Introduction Infants in hospital experience pain regularly. It is an important nursing task to observe parameters of pain, because an infant is not able to express itself verbally. The question arises in which way and to what extent parents can play a role in recognising and diminishing pain experienced by their child.
Method Involvement of parents in pain management has been investigated by means of a literature search and a survey among nurses. We also explored how parents’ involvement could be increased in an effective way.
Results Research shows that parents’ ínvolvement in pain management is effective. When parents were given an active role, there was a quicker response to pain signals and the child experienced less pain.
Parents’ involvement is also feasible. A structured method of providing information increased knowledge of parents. In addition to oral information, demonstrations and videos were of extra value. However, in daily practice parents’ involvement in pain management is limited. Parents did not always receive oral (55%) or written (4%) information about pain management.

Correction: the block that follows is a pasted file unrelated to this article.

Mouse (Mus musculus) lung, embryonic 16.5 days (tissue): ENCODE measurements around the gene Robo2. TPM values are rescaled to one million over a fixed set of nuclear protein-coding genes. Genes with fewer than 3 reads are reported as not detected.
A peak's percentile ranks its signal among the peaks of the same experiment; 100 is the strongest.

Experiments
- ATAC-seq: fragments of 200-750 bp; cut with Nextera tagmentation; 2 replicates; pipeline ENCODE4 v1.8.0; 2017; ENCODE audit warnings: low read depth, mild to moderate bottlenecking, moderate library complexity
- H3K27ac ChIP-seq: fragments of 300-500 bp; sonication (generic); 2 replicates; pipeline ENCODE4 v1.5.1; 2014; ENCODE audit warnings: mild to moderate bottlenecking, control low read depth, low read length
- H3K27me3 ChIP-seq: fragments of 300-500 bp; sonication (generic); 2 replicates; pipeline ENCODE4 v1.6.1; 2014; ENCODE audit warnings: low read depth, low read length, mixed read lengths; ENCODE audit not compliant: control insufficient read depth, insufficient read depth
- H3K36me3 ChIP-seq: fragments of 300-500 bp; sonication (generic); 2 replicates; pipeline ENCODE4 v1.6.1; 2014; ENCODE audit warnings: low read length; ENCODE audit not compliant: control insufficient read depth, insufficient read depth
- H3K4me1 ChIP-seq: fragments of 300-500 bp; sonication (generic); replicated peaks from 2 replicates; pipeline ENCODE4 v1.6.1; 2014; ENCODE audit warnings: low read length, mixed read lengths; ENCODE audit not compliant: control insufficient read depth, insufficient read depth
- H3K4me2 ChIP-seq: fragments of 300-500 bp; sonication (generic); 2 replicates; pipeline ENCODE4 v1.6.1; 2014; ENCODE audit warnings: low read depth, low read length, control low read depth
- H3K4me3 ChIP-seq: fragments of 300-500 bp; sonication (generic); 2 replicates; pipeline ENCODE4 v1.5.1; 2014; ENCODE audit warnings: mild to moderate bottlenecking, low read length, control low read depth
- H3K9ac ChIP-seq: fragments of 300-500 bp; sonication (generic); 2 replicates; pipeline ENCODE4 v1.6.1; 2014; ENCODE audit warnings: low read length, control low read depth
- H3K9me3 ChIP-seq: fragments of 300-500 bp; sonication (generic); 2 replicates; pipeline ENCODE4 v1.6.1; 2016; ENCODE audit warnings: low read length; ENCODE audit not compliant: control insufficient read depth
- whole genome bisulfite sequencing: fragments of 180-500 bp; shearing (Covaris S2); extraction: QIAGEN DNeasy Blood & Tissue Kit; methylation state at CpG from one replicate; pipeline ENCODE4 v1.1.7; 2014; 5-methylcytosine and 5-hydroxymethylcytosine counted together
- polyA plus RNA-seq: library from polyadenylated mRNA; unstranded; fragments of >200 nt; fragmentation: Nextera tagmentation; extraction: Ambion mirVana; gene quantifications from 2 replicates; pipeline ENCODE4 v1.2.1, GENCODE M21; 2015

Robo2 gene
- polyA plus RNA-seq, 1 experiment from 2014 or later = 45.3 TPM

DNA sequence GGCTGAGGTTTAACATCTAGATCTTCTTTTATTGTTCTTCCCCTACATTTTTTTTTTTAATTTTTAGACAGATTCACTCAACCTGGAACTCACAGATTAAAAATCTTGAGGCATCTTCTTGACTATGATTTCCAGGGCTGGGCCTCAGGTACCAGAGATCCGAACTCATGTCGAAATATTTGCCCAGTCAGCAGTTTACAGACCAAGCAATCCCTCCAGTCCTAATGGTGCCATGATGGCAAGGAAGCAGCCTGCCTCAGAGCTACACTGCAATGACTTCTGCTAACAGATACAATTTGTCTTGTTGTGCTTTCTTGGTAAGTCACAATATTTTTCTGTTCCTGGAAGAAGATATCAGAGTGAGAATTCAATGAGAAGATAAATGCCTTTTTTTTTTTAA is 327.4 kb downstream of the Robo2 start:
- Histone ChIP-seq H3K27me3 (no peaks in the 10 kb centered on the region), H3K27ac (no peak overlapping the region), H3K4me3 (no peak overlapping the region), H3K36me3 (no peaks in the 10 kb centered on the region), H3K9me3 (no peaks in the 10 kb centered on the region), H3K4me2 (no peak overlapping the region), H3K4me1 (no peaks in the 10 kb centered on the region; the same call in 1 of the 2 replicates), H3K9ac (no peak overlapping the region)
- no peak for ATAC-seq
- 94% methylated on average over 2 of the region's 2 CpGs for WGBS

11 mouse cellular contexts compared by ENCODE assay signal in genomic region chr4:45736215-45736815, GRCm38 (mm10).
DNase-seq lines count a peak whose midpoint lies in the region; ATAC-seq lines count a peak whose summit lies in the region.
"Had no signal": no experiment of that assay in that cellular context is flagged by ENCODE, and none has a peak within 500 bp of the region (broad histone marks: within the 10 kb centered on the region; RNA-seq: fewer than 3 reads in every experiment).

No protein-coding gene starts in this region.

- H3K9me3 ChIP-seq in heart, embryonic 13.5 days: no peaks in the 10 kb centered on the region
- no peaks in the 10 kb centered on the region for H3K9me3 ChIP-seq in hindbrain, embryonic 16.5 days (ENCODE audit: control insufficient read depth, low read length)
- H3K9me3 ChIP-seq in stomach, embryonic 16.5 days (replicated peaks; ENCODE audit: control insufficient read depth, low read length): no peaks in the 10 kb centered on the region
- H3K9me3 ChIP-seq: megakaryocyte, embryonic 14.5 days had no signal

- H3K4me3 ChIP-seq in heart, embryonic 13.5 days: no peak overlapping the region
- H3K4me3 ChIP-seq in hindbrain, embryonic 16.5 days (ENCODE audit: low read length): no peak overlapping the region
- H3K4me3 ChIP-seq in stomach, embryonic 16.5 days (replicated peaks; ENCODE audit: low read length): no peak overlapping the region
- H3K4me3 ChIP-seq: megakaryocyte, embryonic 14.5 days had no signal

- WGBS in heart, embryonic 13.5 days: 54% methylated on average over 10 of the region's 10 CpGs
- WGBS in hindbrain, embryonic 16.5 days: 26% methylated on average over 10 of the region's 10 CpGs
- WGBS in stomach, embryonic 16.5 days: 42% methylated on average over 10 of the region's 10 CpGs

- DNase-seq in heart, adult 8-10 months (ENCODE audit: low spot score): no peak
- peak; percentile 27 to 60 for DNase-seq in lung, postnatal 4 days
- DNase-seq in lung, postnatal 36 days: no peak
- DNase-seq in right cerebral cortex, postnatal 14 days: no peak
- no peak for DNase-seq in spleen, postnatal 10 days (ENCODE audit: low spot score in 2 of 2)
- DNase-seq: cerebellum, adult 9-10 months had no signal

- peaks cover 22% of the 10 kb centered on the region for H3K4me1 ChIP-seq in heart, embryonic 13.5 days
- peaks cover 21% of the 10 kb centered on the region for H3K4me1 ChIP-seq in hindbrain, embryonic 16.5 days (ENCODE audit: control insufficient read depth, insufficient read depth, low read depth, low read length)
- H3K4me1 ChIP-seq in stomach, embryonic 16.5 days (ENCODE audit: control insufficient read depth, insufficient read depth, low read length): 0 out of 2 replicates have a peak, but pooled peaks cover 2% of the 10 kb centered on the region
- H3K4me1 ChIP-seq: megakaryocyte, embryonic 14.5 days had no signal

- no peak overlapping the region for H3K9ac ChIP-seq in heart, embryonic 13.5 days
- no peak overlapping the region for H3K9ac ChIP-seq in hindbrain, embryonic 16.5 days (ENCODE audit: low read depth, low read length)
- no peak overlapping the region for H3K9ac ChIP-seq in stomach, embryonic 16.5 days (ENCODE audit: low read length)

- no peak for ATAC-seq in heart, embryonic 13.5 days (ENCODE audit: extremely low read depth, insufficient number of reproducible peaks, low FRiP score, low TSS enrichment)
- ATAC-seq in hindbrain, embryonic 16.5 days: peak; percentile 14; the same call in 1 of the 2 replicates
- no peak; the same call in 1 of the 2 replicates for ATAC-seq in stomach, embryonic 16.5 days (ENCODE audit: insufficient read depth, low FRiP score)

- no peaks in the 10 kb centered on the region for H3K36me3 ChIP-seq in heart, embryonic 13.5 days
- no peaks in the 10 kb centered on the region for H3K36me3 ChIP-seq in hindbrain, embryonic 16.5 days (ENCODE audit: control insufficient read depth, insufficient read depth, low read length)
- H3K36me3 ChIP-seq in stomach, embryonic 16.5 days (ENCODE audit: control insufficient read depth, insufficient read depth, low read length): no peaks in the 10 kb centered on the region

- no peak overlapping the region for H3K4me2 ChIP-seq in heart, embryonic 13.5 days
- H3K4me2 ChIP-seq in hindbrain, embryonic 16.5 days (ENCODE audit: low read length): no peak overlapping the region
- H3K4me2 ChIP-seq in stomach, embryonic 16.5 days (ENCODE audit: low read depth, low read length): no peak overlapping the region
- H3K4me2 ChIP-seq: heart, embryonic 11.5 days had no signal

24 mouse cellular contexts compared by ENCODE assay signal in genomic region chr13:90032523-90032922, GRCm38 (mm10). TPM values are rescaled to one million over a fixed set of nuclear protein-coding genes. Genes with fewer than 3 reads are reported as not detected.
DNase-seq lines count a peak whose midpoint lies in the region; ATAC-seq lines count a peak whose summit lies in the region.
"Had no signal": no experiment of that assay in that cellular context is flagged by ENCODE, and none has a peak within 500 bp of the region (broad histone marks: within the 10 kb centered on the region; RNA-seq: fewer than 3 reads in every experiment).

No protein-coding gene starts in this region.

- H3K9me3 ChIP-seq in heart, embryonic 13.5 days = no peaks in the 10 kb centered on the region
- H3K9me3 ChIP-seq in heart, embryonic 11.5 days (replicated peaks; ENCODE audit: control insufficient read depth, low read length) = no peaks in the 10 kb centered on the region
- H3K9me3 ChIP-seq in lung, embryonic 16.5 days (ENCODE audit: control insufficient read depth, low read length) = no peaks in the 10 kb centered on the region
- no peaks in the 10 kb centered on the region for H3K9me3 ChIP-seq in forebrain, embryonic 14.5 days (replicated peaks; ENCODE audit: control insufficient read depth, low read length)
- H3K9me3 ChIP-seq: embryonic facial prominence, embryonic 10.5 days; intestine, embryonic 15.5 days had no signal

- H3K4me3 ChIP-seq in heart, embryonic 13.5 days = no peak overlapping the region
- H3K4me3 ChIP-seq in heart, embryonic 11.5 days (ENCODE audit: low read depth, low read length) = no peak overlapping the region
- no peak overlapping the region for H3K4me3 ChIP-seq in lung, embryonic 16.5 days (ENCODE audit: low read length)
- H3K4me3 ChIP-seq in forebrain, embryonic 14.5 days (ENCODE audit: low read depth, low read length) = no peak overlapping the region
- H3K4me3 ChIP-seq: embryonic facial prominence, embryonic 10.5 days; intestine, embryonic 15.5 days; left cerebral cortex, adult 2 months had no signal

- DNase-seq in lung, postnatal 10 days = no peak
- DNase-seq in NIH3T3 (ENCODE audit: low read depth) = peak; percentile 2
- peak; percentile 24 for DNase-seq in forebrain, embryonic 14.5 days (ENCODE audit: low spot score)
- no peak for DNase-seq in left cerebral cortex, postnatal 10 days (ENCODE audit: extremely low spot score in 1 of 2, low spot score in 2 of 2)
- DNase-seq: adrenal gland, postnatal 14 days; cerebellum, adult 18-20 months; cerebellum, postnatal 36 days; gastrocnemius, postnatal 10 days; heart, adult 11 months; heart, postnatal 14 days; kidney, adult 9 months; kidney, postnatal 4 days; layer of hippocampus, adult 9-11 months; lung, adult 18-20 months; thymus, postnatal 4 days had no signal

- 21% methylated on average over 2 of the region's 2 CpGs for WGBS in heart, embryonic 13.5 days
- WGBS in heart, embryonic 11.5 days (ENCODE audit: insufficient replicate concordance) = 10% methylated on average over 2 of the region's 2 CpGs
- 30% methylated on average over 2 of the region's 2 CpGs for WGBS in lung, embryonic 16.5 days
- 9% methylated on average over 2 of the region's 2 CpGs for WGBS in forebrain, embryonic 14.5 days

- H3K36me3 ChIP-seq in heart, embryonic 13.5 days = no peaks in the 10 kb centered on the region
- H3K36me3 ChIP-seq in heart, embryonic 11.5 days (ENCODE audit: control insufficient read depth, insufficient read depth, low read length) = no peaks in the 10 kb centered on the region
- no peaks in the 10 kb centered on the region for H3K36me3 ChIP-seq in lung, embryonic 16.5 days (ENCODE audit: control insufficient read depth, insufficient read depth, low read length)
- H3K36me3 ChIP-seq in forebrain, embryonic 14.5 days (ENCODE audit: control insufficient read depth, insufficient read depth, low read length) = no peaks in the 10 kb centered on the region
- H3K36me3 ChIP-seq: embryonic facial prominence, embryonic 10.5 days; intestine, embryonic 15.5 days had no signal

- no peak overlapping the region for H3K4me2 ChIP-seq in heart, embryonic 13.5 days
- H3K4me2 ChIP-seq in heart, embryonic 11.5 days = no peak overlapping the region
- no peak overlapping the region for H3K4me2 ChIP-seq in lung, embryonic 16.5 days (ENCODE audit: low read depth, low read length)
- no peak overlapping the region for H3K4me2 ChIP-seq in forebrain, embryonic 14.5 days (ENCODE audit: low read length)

Nurses indicated more parents’ involvement than is experienced by parents themselves.
The survey showed that 96% of nurses believe that parents are actively involved in pain recognition and 85% thinks that parents play an active role in pain reduction. However, only 53% of the nurses think that parents are actually able to decrease pain.
Conclusion Parents’ participation in pain recognition and pain reduction is effective. Parents can be trained by means of structured methods of information, demonstrations and videos.